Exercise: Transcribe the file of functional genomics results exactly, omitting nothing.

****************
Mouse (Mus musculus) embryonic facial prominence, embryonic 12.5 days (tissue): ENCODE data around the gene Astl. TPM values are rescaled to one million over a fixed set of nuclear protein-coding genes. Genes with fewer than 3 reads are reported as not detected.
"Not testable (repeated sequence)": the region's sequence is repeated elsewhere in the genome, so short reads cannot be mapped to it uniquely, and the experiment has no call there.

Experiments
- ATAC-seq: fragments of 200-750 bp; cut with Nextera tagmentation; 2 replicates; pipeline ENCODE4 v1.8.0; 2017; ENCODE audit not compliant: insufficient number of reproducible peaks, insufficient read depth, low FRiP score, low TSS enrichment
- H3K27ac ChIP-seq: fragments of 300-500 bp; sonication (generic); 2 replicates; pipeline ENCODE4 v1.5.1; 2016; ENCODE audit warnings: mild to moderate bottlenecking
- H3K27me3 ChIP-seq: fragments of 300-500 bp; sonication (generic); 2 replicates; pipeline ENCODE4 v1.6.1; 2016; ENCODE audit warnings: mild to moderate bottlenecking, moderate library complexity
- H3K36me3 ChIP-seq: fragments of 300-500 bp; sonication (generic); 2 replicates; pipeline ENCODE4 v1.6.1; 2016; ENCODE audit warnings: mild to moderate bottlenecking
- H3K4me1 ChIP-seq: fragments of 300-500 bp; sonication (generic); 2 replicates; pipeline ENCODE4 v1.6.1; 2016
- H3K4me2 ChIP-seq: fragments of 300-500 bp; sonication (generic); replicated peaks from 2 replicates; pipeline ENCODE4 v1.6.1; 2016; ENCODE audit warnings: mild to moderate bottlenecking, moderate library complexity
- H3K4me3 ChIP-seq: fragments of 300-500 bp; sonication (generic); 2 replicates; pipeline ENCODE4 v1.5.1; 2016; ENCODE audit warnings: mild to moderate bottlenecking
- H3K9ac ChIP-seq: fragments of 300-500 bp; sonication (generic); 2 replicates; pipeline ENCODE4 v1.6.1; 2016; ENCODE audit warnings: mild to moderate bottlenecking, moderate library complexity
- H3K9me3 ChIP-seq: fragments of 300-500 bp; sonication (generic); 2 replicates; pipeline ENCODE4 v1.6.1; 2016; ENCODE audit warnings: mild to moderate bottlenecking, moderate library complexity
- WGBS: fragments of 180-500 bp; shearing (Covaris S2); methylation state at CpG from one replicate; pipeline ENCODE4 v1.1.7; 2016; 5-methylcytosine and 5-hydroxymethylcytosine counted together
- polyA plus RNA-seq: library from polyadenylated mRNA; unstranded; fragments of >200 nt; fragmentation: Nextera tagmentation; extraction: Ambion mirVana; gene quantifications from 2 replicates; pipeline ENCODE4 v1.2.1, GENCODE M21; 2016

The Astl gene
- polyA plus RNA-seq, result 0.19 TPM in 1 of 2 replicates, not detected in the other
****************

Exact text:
Mouse (Mus musculus) embryonic facial prominence, embryonic 12.5 days (tissue): ENCODE data around the gene Astl. TPM values are rescaled to one million over a fixed set of nuclear protein-coding genes. Genes with fewer than 3 reads are reported as not detected.
"Not testable (repeated sequence)": the region's sequence is repeated elsewhere in the genome, so short reads cannot be mapped to it uniquely, and the experiment has no call there.

Experiments
- ATAC-seq: fragments of 200-750 bp; cut with Nextera tagmentation; 2 replicates; pipeline ENCODE4 v1.8.0; 2017; ENCODE audit not compliant: insufficient number of reproducible peaks, insufficient read depth, low FRiP score, low TSS enrichment
- H3K27ac ChIP-seq: fragments of 300-500 bp; sonication (generic); 2 replicates; pipeline ENCODE4 v1.5.1; 2016; ENCODE audit warnings: mild to moderate bottlenecking
- H3K27me3 ChIP-seq: fragments of 300-500 bp; sonication (generic); 2 replicates; pipeline ENCODE4 v1.6.1; 2016; ENCODE audit warnings: mild to moderate bottlenecking, moderate library complexity
- H3K36me3 ChIP-seq: fragments of 300-500 bp; sonication (generic); 2 replicates; pipeline ENCODE4 v1.6.1; 2016; ENCODE audit warnings: mild to moderate bottlenecking
- H3K4me1 ChIP-seq: fragments of 300-500 bp; sonication (generic); 2 replicates; pipeline ENCODE4 v1.6.1; 2016
- H3K4me2 ChIP-seq: fragments of 300-500 bp; sonication (generic); replicated peaks from 2 replicates; pipeline ENCODE4 v1.6.1; 2016; ENCODE audit warnings: mild to moderate bottlenecking, moderate library complexity
- H3K4me3 ChIP-seq: fragments of 300-500 bp; sonication (generic); 2 replicates; pipeline ENCODE4 v1.5.1; 2016; ENCODE audit warnings: mild to moderate bottlenecking
- H3K9ac ChIP-seq: fragments of 300-500 bp; sonication (generic); 2 replicates; pipeline ENCODE4 v1.6.1; 2016; ENCODE audit warnings: mild to moderate bottlenecking, moderate library complexity
- H3K9me3 ChIP-seq: fragments of 300-500 bp; sonication (generic); 2 replicates; pipeline ENCODE4 v1.6.1; 2016; ENCODE audit warnings: mild to moderate bottlenecking, moderate library complexity
- WGBS: fragments of 180-500 bp; shearing (Covaris S2); methylation state at CpG from one replicate; pipeline ENCODE4 v1.1.7; 2016; 5-methylcytosine and 5-hydroxymethylcytosine counted together
- polyA plus RNA-seq: library from polyadenylated mRNA; unstranded; fragments of >200 nt; fragmentation: Nextera tagmentation; extraction: Ambion mirVana; gene quantifications from 2 replicates; pipeline ENCODE4 v1.2.1, GENCODE M21; 2016

The Astl gene
- polyA plus RNA-seq, result 0.19 TPM in 1 of 2 replicates, not detected in the other